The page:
• isbn: 9781316693018
    • contains: 47 b/w illus.
    • availability: This ISBN is for an eBook version which is distributed on our behalf by a third party.
  • Table of Contents

    Preface
    Part I. John Stewart Bell: The Physicist:
    1. John Bell: the Irish connection Andrew Whitaker
    2. Recollections of John Bell Michael Nauenberg
    3. John Bell: recollections of a great scientist and a great man Gian-Carlo Ghirardi
    Part II. Bell's Theorem:
    4. What did Bell really prove? Jean Bricmont
    5. The assumptions of Bell's proof Roderich Tumulka
    6. Bell on Bell's theorem: the changing face of nonlocality Harvey R. Brown and Christopher G. Timpson
    7. Experimental tests of Bell inequalities Marco Genovese
    8. Bell's theorem without inequalities: on the inception and scope of the GHZ theorem Olival Freire, Jr and Osvaldo Pessoa, Jr
    9. Strengthening Bell's theorem: removing the hidden-variable assumption Henry P. Stapp
    Part III. Nonlocality: Illusions or Reality?:
    10. Is any theory compatible with the quantum predictions necessarily nonlocal? Bernard d'Espagnat
    11. Local causality, probability and explanation Richard A. Healey
    12. Bell inequality and many-worlds interpretation Lev Vaidman
    13. Quantum solipsism and non-locality Travis Norsen
    14. Lessons of Bell's theorem: nonlocality, yes
    action at a distance, not necessarily Wayne C. Myrvold
    15. Bell non-locality, Hardy's paradox and hyperplane dependence Gordon N. Fleming
    16. Some thoughts on quantum nonlocality and its apparent incompatibility with relativity Shan Gao
    17. A reasonable thing that just might work Daniel Rohrlich
    18. Weak values and quantum nonlocality Yakir Aharonov and Eliahu Cohen
    Part IV. Nonlocal Realistic Theories:
    19. Local beables and the foundations of physics Tim Maudlin
    20. John Bell's varying interpretations of quantum mechanics: memories and comments H. Dieter Zeh
    21. Some personal reflections on quantum non-locality and the contributions of John Bell Basil J. Hiley
    22. Bell on Bohm Sheldon Goldstein
    23. Interactions and inequality Philip Pearle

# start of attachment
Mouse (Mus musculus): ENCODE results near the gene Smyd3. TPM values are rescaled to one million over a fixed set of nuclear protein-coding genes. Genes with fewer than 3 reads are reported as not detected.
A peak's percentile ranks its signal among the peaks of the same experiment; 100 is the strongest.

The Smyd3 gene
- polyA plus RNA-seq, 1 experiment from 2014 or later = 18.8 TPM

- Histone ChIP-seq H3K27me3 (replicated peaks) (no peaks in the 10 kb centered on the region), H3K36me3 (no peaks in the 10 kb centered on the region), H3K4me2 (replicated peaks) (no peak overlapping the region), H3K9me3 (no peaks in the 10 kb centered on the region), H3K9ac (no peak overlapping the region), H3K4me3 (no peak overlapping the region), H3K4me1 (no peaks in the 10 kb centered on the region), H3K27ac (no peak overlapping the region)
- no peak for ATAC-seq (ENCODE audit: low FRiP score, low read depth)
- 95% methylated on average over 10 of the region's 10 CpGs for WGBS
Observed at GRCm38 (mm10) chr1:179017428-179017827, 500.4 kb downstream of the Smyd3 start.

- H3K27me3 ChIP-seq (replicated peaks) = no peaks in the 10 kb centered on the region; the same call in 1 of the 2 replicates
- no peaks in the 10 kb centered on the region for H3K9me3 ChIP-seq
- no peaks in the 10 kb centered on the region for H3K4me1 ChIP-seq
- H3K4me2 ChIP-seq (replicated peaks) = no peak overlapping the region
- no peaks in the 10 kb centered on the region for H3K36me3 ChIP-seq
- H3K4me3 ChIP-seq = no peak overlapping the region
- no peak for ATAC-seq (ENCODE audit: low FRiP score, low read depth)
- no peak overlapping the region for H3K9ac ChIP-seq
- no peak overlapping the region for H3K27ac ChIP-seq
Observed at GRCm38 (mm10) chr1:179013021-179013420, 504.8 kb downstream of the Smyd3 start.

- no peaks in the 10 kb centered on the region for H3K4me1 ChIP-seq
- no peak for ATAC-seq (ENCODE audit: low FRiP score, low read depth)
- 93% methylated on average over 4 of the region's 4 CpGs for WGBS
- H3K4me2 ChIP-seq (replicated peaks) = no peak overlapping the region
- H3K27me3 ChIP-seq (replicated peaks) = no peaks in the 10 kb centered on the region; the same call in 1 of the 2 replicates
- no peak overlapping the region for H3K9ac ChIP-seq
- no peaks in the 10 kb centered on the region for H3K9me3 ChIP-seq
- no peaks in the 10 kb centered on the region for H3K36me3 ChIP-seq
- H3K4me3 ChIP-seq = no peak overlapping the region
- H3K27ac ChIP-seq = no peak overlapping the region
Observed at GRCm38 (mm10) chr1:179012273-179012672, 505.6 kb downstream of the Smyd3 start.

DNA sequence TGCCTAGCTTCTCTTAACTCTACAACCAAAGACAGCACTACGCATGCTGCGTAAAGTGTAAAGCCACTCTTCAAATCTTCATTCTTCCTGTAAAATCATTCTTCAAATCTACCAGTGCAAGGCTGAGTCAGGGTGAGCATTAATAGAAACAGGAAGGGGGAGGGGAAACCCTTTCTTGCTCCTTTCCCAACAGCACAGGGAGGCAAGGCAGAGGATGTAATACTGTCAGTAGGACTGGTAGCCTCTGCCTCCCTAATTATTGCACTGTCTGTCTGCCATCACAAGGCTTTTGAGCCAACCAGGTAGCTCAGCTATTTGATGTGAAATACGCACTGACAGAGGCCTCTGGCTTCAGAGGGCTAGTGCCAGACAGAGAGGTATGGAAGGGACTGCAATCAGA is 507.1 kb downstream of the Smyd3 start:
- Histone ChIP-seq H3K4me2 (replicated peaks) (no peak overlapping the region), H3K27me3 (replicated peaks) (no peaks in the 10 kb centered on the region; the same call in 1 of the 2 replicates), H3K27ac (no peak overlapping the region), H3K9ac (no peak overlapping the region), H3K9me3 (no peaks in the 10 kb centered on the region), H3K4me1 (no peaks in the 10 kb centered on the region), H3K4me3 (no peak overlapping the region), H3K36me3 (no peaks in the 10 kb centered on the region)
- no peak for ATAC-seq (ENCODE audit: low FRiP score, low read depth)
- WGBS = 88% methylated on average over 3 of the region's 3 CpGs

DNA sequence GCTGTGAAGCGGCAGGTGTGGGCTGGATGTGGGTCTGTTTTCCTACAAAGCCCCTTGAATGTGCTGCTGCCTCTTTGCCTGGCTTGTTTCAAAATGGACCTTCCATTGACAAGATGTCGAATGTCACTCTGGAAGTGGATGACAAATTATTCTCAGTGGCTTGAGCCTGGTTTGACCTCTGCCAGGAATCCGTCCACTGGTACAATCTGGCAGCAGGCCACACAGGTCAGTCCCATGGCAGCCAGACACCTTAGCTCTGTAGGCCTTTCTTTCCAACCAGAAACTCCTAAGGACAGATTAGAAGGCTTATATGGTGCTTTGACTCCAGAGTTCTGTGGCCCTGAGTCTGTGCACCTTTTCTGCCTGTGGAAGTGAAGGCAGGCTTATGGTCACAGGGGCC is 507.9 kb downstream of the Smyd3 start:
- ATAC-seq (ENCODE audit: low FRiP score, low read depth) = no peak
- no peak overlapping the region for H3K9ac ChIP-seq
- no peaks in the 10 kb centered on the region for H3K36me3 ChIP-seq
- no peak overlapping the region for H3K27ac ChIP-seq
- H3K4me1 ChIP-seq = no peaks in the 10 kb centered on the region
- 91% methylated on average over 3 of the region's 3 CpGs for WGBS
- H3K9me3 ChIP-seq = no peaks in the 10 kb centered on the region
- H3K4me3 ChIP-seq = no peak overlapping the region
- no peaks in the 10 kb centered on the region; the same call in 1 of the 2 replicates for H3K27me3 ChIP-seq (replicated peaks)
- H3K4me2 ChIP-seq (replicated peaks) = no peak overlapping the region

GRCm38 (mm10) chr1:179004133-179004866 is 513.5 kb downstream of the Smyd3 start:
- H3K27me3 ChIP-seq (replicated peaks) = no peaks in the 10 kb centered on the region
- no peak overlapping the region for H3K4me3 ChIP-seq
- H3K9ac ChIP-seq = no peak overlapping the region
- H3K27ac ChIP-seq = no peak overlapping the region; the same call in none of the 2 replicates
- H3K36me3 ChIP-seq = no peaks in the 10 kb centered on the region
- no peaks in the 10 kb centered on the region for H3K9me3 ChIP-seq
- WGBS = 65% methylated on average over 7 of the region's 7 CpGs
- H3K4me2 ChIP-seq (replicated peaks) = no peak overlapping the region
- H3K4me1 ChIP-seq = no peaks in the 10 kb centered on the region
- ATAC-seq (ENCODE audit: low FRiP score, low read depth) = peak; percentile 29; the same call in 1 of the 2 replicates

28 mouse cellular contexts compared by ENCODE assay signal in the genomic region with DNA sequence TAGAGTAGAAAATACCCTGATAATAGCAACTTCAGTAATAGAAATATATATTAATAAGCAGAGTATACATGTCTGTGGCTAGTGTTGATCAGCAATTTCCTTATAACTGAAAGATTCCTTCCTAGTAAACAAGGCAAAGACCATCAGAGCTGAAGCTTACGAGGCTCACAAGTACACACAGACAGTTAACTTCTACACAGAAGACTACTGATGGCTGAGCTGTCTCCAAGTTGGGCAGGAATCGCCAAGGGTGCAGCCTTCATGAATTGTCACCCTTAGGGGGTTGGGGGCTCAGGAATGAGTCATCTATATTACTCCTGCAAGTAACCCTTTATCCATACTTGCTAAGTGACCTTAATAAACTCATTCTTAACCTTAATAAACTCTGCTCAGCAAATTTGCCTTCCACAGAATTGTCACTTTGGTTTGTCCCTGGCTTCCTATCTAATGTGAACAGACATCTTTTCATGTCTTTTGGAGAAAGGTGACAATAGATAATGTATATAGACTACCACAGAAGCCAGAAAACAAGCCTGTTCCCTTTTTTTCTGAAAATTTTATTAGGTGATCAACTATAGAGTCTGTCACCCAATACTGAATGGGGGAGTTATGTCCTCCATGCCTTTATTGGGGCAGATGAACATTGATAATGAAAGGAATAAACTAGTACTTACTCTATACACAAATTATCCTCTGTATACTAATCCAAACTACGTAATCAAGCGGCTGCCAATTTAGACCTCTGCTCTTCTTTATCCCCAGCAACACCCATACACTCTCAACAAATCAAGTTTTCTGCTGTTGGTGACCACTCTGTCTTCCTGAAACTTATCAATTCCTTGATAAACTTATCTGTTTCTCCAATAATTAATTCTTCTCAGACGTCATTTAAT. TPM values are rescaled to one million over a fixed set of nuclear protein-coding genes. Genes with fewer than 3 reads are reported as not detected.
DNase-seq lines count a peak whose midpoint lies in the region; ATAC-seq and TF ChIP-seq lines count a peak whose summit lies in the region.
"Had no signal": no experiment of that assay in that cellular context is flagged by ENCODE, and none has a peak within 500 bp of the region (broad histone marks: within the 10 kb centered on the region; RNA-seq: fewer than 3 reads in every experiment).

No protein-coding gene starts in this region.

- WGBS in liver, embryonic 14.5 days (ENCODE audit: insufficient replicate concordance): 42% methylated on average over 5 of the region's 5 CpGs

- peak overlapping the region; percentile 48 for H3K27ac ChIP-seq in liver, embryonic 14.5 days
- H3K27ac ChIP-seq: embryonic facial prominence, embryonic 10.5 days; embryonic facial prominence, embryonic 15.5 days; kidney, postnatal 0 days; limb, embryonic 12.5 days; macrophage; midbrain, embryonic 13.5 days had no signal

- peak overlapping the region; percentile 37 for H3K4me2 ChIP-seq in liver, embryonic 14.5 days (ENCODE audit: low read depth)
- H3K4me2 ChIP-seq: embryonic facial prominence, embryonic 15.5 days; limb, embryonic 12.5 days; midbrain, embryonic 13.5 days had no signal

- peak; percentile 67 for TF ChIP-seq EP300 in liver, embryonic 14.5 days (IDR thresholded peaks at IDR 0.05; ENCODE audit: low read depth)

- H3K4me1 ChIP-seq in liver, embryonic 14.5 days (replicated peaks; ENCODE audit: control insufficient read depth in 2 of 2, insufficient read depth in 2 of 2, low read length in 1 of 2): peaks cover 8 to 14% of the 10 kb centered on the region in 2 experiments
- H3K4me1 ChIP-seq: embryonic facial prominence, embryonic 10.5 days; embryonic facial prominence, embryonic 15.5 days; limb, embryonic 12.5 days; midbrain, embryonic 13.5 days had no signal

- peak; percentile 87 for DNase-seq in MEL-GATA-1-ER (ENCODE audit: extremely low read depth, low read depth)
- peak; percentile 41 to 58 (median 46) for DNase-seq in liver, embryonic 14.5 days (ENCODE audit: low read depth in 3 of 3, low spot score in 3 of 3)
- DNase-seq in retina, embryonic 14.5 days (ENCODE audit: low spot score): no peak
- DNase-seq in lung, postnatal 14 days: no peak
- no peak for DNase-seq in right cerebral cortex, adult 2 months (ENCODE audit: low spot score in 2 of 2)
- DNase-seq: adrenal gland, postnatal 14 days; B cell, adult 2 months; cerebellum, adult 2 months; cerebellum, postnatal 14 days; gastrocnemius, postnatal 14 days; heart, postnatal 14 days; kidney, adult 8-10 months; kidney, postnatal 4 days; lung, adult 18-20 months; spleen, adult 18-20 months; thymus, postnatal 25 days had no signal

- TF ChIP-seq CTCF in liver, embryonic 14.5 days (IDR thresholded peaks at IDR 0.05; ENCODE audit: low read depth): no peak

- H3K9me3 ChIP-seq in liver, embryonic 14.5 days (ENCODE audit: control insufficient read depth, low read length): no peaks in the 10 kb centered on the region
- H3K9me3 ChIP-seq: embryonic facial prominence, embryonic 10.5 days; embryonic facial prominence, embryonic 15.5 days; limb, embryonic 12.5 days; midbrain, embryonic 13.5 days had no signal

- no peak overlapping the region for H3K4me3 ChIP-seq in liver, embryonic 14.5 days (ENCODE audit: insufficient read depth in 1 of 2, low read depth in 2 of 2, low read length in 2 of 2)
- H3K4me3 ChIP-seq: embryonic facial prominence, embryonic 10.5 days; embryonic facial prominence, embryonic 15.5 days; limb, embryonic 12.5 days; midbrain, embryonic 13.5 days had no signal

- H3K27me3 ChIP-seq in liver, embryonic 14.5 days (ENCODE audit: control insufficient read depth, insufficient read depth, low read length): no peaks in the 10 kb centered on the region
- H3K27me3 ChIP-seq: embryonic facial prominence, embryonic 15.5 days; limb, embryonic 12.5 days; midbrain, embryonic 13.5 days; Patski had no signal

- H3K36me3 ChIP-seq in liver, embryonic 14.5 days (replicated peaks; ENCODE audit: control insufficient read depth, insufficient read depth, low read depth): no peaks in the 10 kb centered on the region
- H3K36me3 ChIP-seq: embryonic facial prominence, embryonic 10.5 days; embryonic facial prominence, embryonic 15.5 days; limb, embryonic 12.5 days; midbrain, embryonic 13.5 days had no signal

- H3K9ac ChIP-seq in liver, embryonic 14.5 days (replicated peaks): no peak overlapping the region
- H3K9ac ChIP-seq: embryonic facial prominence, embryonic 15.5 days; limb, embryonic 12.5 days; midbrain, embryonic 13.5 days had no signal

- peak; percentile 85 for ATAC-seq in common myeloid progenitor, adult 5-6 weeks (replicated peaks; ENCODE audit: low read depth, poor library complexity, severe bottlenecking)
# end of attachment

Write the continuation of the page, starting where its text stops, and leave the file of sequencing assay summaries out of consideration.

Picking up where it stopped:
24. Gravitation and the noise needed in objective reduction models Stephen L. Adler
    25. Towards an objective physics of Bell non-locality: palatial twistor theory Roger Penrose
    26. Measurement and macroscopicity: overcoming conceptual imprecision in quantum measurement theory Gregg Jaeger
    Index.

  • Editors

    Mary Bell
    Mary Bell is a physicist and the widow of John Bell, with whom she frequently collaborated. She held several positions working on particle acceleration design, notably with the Atomic Energy Research Establishment in Harwell, Oxfordshire, and several accelerator divisions at CERN.

    Shan Gao, Chinese Academy of Sciences, Beijing
    Shan Gao is an Associate Professor at the Institute for the History of Natural Sciences, Chinese Academy of Sciences. He is the founder and managing editor of the International Journal of Quantum Foundations. He is the author of several books and the editor of the recent anthology Protective Measurement and Quantum Reality: Towards a New Understanding of Quantum Mechanics (Cambridge, 2015). His research focuses on the foundations of quantum mechanics and the history of modern physics.

    Contributors

    Andrew Whitaker, Michael Nauenberg, Gian-Carlo Ghirardi, Jean Bricmont, Roderich Tumulka, Harvey R. Brown, Christopher G. Timpson, Marco Genovese, Olival Freire, Jr, Osvaldo Pessoa, Jr, Henry P. Stapp, Bernard d'Espagnat, Richard A. Healey, Lev Vaidman, Travis Norsen, Wayne C. Myrvold, Gordon N. Fleming, Shan Gao, Daniel Rohrlich, Yakir Aharonov, Eliahu Cohen, Tim Maudlin, H. Dieter Zeh, Basil J. Hiley, Philip Pearle, Stephen L. Adler, Roger Penrose, Gregg Jaeger